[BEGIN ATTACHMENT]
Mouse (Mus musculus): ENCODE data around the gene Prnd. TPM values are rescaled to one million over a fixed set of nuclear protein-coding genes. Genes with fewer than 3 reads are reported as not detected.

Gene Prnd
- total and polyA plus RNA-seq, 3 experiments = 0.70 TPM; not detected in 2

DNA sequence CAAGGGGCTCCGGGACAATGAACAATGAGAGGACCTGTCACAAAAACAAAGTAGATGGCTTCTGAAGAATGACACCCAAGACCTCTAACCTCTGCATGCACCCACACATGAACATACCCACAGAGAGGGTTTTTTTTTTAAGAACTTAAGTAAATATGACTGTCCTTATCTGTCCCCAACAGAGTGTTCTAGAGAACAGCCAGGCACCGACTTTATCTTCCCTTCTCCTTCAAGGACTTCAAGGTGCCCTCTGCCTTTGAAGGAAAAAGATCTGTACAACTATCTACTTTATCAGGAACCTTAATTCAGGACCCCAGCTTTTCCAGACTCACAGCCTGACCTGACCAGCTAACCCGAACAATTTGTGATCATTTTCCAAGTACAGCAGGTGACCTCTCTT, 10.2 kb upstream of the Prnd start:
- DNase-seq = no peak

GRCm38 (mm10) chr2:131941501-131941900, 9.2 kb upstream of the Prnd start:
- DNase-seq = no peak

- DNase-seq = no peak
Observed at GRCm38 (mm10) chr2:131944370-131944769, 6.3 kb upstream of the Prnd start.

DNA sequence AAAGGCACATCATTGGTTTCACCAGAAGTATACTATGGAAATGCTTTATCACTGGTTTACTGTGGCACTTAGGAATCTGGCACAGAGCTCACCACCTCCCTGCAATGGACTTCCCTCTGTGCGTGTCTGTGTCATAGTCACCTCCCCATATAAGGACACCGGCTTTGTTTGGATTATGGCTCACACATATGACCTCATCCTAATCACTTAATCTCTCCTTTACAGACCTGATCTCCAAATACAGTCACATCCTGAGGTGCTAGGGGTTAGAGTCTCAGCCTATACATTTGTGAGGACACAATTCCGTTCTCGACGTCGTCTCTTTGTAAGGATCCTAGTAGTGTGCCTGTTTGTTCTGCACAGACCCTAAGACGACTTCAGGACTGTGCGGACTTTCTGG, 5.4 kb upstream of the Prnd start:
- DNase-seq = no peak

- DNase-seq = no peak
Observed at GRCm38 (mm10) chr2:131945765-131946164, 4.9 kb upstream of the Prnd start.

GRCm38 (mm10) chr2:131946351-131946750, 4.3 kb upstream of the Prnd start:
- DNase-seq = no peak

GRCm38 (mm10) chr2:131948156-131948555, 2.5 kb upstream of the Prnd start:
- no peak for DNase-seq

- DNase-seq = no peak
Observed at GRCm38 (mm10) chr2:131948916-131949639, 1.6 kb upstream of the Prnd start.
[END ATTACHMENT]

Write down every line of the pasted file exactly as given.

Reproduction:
Mouse (Mus musculus): ENCODE data around the gene Prnd. TPM values are rescaled to one million over a fixed set of nuclear protein-coding genes. Genes with fewer than 3 reads are reported as not detected.

Gene Prnd
- total and polyA plus RNA-seq, 3 experiments = 0.70 TPM; not detected in 2

DNA sequence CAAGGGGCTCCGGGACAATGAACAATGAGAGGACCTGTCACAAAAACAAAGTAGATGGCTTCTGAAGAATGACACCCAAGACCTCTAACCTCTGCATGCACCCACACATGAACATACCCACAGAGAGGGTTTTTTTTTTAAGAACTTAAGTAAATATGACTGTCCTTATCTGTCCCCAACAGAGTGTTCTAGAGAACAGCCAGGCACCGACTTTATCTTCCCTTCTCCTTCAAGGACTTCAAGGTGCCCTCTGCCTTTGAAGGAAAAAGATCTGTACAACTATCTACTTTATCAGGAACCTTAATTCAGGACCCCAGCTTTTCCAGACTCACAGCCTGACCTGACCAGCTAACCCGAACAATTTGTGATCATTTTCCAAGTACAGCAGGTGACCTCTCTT, 10.2 kb upstream of the Prnd start:
- DNase-seq = no peak

GRCm38 (mm10) chr2:131941501-131941900, 9.2 kb upstream of the Prnd start:
- DNase-seq = no peak

- DNase-seq = no peak
Observed at GRCm38 (mm10) chr2:131944370-131944769, 6.3 kb upstream of the Prnd start.

DNA sequence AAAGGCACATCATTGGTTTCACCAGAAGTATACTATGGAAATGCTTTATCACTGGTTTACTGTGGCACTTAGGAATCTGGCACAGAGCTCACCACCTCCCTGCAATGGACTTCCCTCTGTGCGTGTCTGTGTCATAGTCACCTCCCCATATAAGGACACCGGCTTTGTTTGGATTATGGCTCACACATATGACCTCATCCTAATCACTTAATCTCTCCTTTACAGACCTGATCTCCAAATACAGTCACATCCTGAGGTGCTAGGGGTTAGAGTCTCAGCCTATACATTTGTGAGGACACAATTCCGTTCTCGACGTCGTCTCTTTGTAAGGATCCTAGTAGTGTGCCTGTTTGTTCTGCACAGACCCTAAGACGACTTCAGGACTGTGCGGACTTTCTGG, 5.4 kb upstream of the Prnd start:
- DNase-seq = no peak

- DNase-seq = no peak
Observed at GRCm38 (mm10) chr2:131945765-131946164, 4.9 kb upstream of the Prnd start.

GRCm38 (mm10) chr2:131946351-131946750, 4.3 kb upstream of the Prnd start:
- DNase-seq = no peak

GRCm38 (mm10) chr2:131948156-131948555, 2.5 kb upstream of the Prnd start:
- no peak for DNase-seq

- DNase-seq = no peak
Observed at GRCm38 (mm10) chr2:131948916-131949639, 1.6 kb upstream of the Prnd start.